Science Magazine Features Focus FusionAugust 15, 2014
Science Magazine, one of the two leading science journals in the world, featured LPPFusion’s work on Focus Fusion in a news article on privately-funded alternative approaches to fusion. The article, titled “Fusion’s Restless Pioneers” also featured two other efforts aiming at aneutronic fusion, Tri-Alpha Corporation and EMC2, as well as General Fusion.
The article appeared in the July 25 issue, dated only two days after the other leading science journal, Nature, favorably mentioned LPPFusion’s effort in an editorial and urged the US and European governments to fund aneutronic approaches to fusion.
The Science article summarizes how Eric Lerner began independent research into the Dense Plasma Focus fusion approach in the eighties, including a period when his research was funded by NASA’s Jet Propulsion Laboratory. The LPP portion of the article concluded with a quote from Lerner that LPP’s peer published results to date put it far ahead of Tri Alpha and others who hope to ultimately use hydrogen boron (pB11) as fuel for continuous fusion power generation.
Temperature, Density, Confinement
In covering four private fusion approaches at medium depth, the article omitted some key details about LPP’s lead in creating the right mix of temperature, density and confinement time needed to make aneutronic fusion work. How close a fusion approach is to the conditions needed to ignite and fully burn its fuel, is a product of these three conditions and LPP has already reached its target for two of those. It is now focusing on the needed plasma density levels necessary for pB11 fusion.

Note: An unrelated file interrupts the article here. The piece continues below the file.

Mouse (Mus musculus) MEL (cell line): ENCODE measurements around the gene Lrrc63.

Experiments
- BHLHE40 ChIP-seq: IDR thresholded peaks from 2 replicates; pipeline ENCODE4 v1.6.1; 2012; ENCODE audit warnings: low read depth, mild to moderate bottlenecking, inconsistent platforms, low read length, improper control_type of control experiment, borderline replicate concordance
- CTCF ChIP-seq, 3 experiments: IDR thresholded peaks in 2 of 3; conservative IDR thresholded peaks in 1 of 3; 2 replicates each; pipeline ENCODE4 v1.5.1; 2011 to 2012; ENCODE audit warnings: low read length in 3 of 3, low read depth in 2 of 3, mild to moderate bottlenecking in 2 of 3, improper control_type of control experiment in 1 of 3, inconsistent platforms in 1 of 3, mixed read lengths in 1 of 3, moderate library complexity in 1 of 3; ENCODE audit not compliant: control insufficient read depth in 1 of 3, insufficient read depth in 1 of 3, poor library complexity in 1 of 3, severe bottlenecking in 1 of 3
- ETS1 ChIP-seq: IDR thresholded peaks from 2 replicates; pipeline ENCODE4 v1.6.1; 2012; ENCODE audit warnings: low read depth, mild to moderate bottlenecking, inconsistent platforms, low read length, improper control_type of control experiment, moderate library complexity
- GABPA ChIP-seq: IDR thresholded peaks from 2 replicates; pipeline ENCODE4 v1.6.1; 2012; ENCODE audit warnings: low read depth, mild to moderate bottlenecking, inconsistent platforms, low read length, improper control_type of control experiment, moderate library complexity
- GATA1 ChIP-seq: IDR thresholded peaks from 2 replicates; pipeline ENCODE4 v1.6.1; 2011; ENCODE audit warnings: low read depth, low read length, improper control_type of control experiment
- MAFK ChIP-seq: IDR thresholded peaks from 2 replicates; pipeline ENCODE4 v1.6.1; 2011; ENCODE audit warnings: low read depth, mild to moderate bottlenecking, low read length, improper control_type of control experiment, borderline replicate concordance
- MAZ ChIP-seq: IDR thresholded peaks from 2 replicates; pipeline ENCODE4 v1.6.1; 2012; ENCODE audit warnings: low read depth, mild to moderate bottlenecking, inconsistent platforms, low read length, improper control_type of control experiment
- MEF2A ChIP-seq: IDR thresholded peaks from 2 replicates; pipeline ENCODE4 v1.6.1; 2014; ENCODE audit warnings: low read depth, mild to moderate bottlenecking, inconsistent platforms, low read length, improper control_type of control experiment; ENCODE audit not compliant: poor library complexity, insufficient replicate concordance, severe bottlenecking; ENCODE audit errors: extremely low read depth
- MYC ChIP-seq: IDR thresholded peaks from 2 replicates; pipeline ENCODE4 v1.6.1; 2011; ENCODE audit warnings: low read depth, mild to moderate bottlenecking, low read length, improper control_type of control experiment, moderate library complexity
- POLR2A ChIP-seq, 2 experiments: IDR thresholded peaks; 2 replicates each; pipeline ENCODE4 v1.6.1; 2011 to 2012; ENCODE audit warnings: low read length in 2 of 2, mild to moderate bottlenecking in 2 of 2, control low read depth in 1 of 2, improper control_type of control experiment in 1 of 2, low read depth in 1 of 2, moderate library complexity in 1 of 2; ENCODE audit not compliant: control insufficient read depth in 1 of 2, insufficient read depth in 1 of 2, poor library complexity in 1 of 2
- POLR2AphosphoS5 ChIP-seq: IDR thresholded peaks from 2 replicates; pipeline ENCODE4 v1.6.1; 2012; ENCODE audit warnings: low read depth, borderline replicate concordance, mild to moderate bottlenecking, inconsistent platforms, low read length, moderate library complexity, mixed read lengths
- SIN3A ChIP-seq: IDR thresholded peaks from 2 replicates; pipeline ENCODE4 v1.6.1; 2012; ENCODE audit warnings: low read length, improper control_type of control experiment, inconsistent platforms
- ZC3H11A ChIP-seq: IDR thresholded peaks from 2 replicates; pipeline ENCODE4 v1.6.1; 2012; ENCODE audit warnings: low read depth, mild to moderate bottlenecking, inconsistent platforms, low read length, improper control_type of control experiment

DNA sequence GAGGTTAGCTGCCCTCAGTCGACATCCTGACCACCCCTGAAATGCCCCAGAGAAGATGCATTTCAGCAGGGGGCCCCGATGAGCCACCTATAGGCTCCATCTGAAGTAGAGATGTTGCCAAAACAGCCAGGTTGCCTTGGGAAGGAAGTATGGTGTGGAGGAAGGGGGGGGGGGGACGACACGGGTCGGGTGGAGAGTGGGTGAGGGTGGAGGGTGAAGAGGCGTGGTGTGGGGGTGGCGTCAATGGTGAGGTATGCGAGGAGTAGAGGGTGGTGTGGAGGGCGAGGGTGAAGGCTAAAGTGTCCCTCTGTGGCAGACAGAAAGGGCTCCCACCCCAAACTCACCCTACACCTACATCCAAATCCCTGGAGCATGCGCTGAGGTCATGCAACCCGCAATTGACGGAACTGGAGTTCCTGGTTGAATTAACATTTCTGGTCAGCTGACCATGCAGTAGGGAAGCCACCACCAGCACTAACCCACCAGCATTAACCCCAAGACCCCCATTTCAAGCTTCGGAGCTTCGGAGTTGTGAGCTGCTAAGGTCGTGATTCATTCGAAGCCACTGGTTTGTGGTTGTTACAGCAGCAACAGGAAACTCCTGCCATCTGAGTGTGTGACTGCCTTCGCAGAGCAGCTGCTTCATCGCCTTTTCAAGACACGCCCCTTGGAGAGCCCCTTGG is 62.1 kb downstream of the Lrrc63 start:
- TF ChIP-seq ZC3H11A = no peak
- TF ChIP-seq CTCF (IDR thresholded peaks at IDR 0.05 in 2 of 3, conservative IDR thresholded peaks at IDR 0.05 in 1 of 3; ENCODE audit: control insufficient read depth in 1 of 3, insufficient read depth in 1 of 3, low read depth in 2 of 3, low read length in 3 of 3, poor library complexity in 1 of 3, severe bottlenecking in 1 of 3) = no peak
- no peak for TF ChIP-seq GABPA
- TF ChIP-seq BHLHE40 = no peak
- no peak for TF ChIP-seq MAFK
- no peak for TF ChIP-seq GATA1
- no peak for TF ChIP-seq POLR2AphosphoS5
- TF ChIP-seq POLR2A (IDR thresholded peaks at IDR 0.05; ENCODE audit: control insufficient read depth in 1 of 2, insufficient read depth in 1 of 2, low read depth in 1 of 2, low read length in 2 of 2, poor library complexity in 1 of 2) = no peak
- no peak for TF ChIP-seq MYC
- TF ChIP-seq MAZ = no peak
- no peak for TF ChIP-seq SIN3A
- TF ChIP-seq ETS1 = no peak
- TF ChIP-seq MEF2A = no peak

The article’s section on LPP also did not explore how the small physical size and simplicity of its DPF based approach is a key advantage over fusion approaches being pursued by Tri Alpha and others. Eric Lerner’s theoretical models of how DPF magnetic pinches can be optimized to reach pB11 ignition levels are guiding enhancements to LPP’s current research device. Lerner predicts FF-1 device can demonstrate fusion break even in the next 1 – 2 years.
The other private companies profiled all need to scale up their devices to much larger, more capable machines over the next five to ten years to demonstrate break even fusion output levels. The costs for these very large and complex experimental fusion devices, while not tens of billions like ITER, are hundreds of times higher than what LPP needs.
Costs directly proportional to size
The approximate costs of various fusion approaches can be compared by considering the total size and weight of the equipment needed by their research devices.
The Science article closes with several skeptical quotes from scientists invested in ITER type tokomak research about the difficulty and high costs of fusion research. While half true for General Fusion, Tri Alpha and some others, those views don’t apply to the far lower complexity and cost of LPP’s DPF using pB11 approach.
The LPPFusion design advantages will carry over to working fusion generators based on its technology. We estimate that electricity could be produced from distributed 5 MW units for 0.5 cents per Kilo watt hour (KwH) or less, far less than the per Kwh cost for any competing source.